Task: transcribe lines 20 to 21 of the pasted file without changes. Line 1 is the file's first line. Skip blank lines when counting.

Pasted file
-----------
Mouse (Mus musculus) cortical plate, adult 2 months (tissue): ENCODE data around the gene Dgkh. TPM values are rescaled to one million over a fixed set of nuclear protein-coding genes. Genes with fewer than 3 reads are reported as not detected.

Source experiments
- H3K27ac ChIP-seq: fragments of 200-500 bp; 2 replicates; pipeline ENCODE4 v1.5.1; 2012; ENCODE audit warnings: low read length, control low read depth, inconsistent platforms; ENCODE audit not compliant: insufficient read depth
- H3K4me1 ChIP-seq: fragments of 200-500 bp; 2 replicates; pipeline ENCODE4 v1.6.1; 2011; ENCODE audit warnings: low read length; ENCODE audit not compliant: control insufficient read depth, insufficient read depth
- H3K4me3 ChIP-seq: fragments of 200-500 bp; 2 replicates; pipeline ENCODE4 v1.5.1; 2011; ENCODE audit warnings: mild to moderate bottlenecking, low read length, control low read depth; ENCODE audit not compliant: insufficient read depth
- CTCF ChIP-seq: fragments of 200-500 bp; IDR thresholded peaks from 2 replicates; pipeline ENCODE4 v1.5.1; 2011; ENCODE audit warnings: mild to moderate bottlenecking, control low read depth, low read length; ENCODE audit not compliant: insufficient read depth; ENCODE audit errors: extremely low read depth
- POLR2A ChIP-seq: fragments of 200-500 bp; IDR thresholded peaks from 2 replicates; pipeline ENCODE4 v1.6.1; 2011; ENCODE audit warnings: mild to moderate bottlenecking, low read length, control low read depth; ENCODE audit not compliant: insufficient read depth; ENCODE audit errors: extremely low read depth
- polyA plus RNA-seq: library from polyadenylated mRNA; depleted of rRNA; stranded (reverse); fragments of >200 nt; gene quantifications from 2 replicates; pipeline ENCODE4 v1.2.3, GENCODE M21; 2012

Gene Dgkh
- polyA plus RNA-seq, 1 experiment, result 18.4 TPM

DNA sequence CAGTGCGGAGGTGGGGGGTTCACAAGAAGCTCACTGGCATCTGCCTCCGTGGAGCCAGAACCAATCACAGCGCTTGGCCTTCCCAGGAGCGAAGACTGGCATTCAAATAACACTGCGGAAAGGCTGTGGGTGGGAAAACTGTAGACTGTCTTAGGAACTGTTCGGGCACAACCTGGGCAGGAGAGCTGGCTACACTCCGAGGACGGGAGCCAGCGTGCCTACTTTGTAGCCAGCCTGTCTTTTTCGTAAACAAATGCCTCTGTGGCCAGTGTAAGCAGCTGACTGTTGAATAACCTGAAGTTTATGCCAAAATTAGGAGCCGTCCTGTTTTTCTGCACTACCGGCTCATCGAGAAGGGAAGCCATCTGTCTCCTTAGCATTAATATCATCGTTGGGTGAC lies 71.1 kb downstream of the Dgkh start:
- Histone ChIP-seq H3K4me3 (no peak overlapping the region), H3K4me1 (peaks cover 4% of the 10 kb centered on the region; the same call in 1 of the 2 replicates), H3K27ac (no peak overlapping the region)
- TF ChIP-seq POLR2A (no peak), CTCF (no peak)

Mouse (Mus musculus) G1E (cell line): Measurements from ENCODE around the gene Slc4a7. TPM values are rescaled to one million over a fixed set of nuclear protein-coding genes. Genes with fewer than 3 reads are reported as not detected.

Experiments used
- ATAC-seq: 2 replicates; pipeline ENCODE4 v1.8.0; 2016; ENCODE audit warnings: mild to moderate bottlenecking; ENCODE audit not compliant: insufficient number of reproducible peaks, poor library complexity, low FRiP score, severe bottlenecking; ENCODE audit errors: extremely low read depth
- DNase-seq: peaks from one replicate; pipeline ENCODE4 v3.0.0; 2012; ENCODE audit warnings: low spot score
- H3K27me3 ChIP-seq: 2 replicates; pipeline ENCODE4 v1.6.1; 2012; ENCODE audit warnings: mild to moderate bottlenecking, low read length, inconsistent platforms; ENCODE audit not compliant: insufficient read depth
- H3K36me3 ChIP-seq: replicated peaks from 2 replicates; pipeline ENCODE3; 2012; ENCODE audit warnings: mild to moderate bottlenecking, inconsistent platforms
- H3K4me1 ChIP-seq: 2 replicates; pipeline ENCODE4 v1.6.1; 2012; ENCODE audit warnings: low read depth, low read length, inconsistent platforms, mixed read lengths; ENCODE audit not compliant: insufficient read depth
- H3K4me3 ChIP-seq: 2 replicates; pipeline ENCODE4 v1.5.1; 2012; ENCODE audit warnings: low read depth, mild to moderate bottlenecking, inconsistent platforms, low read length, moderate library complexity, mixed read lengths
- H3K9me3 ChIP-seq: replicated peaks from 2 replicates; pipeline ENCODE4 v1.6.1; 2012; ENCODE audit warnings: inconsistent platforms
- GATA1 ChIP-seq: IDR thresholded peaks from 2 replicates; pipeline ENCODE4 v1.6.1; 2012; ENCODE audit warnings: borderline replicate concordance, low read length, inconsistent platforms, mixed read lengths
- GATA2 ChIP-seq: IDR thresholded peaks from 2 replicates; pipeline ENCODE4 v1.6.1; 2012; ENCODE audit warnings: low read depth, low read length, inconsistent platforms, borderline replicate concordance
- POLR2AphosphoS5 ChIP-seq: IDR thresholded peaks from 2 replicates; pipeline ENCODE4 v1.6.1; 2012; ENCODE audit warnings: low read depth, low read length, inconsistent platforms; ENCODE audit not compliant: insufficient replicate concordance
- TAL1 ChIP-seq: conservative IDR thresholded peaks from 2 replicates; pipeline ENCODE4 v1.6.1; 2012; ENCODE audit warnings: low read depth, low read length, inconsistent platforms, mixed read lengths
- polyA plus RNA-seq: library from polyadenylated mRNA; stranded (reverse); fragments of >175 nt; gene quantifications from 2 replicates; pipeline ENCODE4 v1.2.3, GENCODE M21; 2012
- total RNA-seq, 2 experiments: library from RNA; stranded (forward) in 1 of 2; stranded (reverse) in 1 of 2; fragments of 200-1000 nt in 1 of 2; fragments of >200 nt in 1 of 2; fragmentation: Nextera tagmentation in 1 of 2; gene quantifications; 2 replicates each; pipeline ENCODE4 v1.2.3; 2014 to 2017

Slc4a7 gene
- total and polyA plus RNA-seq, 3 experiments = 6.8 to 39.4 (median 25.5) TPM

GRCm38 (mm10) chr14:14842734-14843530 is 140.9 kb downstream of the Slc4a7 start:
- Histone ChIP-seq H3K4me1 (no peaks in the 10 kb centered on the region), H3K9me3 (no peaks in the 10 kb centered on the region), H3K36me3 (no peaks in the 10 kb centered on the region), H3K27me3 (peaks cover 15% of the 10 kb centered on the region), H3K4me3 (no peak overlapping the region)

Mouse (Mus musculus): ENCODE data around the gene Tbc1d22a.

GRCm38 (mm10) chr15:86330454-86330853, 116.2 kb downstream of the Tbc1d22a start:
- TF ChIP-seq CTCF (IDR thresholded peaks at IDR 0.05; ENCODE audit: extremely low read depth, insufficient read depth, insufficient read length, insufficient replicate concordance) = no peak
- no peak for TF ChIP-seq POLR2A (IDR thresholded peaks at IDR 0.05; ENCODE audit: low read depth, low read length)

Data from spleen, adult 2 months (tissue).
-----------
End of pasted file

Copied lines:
- H3K4me1 ChIP-seq: 2 replicates; pipeline ENCODE4 v1.6.1; 2012; ENCODE audit warnings: low read depth, low read length, inconsistent platforms, mixed read lengths; ENCODE audit not compliant: insufficient read depth
- H3K4me3 ChIP-seq: 2 replicates; pipeline ENCODE4 v1.5.1; 2012; ENCODE audit warnings: low read depth, mild to moderate bottlenecking, inconsistent platforms, low read length, moderate library complexity, mixed read lengths